The world (made evident in the media in America) holds Christians to perfection, while holding themselves to as loose morals as possible. There is little grace in the way the world views people. Perhaps today, more than any other, there is little grace. This is what Christ offers us- grace. But when we receive His grace (and we receive grace by His grace), then we don’t need to abuse His grace by continuing to be in a pattern of sin. “I forgive you” means nothing if we don’t intend to stop the sin we want forgiveness for. Calvin was not demanding perfection here, but he emphasized a striving (trying to follow) after Christ.

Prayer: Help us, O Lord to continue after you, and not continue in our ways of sin. Show us our problems, but also give us grace and power to correct our mistakes. Help us to trust in your grace.

Thursday, July 23, 2009

7-24- I John 3:4-6- Struggle against sin

(As sun drives away darkness so the reign of Christ drives away sin)
Devotional using scripture, quote from John Calvin and thoughts for the day each day- on the 500th anniversary of Calvin's birth.

7/24- I John 3:4-6

4 Everyone who sins breaks the law; in fact, sin is lawlessness. 5 But you know that he appeared so that he might take away our sins. And in him is no sin. 6 No one who lives in him keeps on sinning. No one who continues to sin has either seen him or known him.

Calvin abridged: 3:4- “Everyone who sins breaks the law”- The Apostle has already shown how ungrateful we must be to God, if we take for granted the honor of our adoption. He is declaring that all who sin are wicked and transgressors of the law. There are always those who flatter themselves saying, “We are just human beings. It is no wonder that we sin; but there is a great different between sin and iniquity.” The Apostle destroys this line of thinking by saying that sin is breaking the law. His purpose is to produce hatred and horror against sin. The Apostle does not make all sins equal, by saying all who sin are guilty of iniquity; but he means to teach us that sin arises from contempt of God, and that by sinning God’s law is violated. “Sin” does not mean to offend in some instances; nor does it mean every fault or wrong a person may commit. But he calls sin when men run into evil wholeheartedly. The faithful are not deemed guilty of iniquity, for as sin does not reign in them John says they do not sin. The perverse life of those who indulge themselves in the liberty of sinning, is hateful to God and cannot be overlooked by him, because it is against his Law. The faithful, however, desire to obey God hate their own vices, and strive to live according to the law.
3:5 “But you know that he appeared so that he might take away our sins. And in him is no sin.”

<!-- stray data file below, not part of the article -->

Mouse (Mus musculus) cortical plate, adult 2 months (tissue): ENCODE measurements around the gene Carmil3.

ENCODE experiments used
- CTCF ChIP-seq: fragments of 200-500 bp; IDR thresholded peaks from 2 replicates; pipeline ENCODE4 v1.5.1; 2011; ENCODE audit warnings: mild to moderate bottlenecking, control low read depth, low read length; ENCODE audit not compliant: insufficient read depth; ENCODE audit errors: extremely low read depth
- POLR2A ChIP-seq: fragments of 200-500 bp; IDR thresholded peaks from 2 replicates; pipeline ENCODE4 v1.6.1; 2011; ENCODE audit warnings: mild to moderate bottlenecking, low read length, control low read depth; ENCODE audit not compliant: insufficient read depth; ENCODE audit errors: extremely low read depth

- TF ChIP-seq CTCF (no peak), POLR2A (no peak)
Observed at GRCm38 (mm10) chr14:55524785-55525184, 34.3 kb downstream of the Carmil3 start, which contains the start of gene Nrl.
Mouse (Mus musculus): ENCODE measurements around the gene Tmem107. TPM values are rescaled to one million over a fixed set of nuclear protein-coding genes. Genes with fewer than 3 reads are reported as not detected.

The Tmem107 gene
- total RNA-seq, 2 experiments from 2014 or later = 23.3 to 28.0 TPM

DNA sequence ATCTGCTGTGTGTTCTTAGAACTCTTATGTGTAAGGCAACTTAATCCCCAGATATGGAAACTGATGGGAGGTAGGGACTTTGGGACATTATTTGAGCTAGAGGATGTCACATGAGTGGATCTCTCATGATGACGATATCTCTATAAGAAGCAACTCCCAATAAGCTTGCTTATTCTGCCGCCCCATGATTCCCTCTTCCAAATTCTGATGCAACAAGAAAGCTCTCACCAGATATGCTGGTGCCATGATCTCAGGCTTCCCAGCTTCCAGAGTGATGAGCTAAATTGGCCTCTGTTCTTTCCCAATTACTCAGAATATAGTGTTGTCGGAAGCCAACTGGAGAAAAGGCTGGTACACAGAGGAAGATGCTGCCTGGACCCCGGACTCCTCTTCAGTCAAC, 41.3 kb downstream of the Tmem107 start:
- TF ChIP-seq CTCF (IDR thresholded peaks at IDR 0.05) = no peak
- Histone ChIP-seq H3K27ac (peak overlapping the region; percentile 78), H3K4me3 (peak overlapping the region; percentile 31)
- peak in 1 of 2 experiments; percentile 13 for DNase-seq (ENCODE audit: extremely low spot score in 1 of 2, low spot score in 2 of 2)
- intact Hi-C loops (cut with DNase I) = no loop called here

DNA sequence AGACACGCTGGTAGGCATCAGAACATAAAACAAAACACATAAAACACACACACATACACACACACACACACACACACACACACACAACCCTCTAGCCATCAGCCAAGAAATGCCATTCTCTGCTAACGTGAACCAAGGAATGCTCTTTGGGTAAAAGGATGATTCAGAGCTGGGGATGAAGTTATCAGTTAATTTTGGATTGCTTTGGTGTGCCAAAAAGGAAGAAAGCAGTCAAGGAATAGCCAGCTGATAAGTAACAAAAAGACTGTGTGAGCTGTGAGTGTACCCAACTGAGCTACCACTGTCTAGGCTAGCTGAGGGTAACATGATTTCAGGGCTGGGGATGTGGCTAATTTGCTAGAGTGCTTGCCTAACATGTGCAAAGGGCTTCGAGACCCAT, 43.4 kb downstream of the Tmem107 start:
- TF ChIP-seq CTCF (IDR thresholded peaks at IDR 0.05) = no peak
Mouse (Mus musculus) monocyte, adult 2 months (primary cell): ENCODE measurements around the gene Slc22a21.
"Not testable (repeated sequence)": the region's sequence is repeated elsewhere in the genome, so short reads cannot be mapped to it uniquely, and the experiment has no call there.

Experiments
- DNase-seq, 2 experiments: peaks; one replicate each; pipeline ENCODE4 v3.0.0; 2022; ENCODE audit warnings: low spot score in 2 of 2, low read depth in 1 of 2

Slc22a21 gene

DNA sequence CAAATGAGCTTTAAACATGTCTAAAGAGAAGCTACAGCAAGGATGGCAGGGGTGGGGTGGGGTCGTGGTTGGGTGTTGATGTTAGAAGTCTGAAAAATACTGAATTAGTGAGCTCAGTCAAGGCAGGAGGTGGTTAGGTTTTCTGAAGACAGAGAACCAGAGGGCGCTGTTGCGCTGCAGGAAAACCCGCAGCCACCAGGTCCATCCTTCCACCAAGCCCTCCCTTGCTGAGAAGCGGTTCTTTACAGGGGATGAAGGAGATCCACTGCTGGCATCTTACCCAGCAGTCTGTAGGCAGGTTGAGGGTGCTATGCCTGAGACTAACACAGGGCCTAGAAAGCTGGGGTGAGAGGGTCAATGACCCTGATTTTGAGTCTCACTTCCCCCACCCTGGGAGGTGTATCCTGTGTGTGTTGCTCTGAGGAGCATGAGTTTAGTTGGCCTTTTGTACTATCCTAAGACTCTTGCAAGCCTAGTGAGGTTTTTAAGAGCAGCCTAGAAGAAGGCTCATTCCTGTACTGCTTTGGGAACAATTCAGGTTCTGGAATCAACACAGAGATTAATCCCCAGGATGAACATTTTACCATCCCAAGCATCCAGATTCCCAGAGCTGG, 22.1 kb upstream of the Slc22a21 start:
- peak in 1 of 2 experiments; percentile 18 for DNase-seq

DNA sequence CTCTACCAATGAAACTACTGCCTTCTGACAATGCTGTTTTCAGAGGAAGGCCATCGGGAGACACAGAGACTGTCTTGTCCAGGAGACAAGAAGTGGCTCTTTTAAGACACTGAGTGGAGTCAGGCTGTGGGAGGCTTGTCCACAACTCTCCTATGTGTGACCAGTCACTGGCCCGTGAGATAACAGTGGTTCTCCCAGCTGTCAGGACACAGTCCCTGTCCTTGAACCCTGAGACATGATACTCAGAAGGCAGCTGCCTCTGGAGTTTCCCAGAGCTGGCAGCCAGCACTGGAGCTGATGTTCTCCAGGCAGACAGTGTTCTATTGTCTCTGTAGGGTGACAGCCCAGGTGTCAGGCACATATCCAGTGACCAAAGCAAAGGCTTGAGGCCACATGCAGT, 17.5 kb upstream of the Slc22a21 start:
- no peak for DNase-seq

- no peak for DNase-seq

Here he shows how much sin and faith differ from each other. For it is the office of Christ to take away sins, and he was sent for this purpose by the Father. He who believes in Christ takes part in his virtue and is cleansed from their sins. Here John is saying that Christ really and actually takes away sins, because through him our old man is crucified, and his spirit (by repentance) mortifies the flesh and its lusts. “And in him is no sin”- this is not speaking of the person of Christ but of the body of Christ (the Church). Wherever Christ’s grace spreads there is no more room for sin. Christ by his Spirit does not perfectly renew us at once, or in an instant, but he continues our renovation throughout life. As far as the kingdom of Christ is in the believer, sin is abolished in them. They are said to be righteous and to live righteously, because they sincerely aspire to righteousness. The faithful are said not to sin because they do not consent to sin, but struggle and groan against it. The faithful are said to abide in Christ because we are by faith united to him and made one with him.
3:6- “No one who continues to sin has either seen him or known him.” As the sun drives away darkness, so the reign of Christ drives away sin. The knowledge of Christ transforms us into his image. By seeing or knowing he means simply having faith in him.

Calvin draws a distinction between the act of sinning and the willingness to sin, and also subtly whether we even try to restrain ourselves or simply indulge ourselves in sin (whether sin reigns over us or not). As believers we at least see that we need to struggle against sin, and not just give into our natural nature. The evidence of this struggle is that we do not “continue” to sin (TNIV- IN Greek- “sin and keep on sinning”). This passage also infers the power of Christ over the addictiveness of sin. The Spirit enables us to break the bonds of slavery to sin. In our day, people say (as Billy Joel) “You’re only human” and don’t take the consequences of sin seriously in this life or for the next one. Being a Christian means you can find forgiveness and face your sins head on, breaking the power of sin by God’s grace.